Respond, recover and thrive. These are the three phases that have defined, and will continue to define, the management of insurance companies during the COVID-19 crisis, according to the Deloitte Report: “The Digital Transformation of Insurance”.
In the initial phase, at the start of the pandemic in 2020, insurance companies responded by taking rapid measures to guarantee the continuity of their activities and help their clients to deal with the situation. Once into 2021, the sector was immersed in the recovery phase, readying itself internally for the time when the health and economic conditions would allow it to move on to a third phase of increased growth.
The big boost of the pandemic
And in these three phases, the digital transformation made all the difference. When the pandemic started, technology helped insurers to change to distance working settings and ensured that their employees had the right tools to remain connected with brokers and customers. Strangely enough, while the pandemic caused many economic sectors to grind to a halt, in the insurance industry it actually worked as a driver in its digital transformation, which had already been underway. Once again, technology, and the level of progress that each individual company had attained in this aspect, defined their recovery and subsequent growth.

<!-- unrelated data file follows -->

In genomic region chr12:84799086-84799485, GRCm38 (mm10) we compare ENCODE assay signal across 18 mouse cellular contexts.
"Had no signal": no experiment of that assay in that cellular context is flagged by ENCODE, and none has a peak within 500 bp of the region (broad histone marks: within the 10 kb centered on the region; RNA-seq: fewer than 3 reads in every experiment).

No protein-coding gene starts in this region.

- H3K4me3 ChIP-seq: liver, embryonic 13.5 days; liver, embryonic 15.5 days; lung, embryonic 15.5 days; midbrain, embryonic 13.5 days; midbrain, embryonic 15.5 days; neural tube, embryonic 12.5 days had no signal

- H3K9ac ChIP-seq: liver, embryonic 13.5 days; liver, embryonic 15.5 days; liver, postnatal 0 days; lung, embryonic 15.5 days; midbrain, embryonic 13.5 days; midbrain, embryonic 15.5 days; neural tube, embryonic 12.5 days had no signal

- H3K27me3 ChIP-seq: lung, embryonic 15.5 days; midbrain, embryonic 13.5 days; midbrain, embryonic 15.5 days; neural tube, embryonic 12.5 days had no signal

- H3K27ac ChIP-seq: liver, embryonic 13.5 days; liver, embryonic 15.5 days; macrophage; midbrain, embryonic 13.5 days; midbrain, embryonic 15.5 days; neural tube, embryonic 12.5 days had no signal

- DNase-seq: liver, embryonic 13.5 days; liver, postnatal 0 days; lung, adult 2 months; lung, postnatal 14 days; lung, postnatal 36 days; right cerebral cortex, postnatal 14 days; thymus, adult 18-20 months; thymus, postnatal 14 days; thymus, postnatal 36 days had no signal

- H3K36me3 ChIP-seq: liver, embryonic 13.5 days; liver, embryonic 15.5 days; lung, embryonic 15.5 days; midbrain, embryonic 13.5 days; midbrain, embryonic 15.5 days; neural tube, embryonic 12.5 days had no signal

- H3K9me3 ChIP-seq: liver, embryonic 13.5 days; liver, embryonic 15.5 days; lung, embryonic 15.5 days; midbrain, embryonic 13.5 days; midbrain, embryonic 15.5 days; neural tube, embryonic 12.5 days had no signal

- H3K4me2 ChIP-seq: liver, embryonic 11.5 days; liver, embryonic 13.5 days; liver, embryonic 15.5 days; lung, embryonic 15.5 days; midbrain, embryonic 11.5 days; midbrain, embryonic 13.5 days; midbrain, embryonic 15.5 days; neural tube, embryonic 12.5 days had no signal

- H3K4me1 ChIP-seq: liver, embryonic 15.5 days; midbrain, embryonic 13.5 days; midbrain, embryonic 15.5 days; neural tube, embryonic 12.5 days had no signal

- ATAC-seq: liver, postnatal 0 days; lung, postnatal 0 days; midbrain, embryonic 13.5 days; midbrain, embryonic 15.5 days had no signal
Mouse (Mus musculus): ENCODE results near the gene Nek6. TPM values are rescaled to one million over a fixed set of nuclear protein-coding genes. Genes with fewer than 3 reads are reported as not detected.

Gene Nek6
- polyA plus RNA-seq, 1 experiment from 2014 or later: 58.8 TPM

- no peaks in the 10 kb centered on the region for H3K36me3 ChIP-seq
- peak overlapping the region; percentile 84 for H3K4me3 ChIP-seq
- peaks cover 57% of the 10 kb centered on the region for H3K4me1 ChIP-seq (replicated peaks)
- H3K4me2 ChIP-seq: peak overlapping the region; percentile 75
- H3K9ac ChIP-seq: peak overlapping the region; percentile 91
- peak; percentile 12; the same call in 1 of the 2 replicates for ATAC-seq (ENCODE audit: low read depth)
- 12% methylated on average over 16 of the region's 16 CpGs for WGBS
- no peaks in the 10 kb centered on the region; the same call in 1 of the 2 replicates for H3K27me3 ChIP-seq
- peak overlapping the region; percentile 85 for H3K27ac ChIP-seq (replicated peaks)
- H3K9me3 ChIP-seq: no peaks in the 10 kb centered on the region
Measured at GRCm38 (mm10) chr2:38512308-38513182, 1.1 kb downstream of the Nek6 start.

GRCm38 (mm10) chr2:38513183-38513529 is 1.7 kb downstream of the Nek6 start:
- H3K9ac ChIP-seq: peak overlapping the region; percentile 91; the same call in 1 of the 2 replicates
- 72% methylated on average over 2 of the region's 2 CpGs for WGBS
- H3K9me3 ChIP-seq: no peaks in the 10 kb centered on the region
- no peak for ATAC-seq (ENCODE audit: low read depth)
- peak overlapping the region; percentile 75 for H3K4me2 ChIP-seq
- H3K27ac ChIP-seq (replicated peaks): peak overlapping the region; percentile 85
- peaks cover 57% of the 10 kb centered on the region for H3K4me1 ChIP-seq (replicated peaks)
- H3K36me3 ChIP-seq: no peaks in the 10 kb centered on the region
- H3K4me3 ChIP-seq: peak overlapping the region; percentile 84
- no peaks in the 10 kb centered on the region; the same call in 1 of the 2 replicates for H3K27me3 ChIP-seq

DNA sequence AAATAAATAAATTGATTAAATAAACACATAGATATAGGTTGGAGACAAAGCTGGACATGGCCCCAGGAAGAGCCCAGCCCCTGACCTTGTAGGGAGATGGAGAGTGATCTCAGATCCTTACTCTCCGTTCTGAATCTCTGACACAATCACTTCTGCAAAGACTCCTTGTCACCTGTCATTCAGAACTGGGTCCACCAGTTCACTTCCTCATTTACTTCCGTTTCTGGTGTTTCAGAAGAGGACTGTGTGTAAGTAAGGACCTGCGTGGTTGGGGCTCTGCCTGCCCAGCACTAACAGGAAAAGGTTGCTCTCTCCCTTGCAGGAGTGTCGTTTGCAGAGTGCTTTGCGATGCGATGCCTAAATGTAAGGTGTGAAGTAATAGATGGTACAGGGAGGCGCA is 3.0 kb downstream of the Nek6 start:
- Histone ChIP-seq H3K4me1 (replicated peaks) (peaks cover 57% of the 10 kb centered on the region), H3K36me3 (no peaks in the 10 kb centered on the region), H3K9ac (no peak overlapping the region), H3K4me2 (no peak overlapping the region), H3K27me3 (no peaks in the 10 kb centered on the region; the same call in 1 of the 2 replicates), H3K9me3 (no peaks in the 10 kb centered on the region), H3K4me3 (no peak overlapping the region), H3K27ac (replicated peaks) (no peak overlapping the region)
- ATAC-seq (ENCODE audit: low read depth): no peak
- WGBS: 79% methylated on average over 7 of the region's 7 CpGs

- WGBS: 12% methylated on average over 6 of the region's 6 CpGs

The power of a click
But what exactly does this digital transformation mean to insurance companies? As the Deloitte Report explains, it represents a genuine revolution in the customer-company relationship. Customers are now multi-channel, and require increasingly speedy, accurate, personalized and comprehensive responses. They are demanding solutions from insurance companies from their mobile devices, comparing opinions on the social media, and calling for more online functionalities that allow products and services to be adapted to their personal requirements. All from their mobile devices.
Integrating experiences in a single journey
One of the main challenges for insurance companies – apart from the purely technological side – is to be able to offer customers an integrated experience on the multiple points of contact that they can now establish with the company. To do so, as the Report explains, huge efforts are being made to design what have been coined as “customer journeys”. This is being done gradually to “educate” consumers about this new insurance culture.
Alongside this huge push for the digitization and automation of processes, the Report also points out the need for insurance companies to invest in cybersecurity. With most workers operating remotely and with more services hosted in the cloud, it is vital to protect against cyberattacks: two-thirds of the companies consulted by Deloitte said they were already doing so.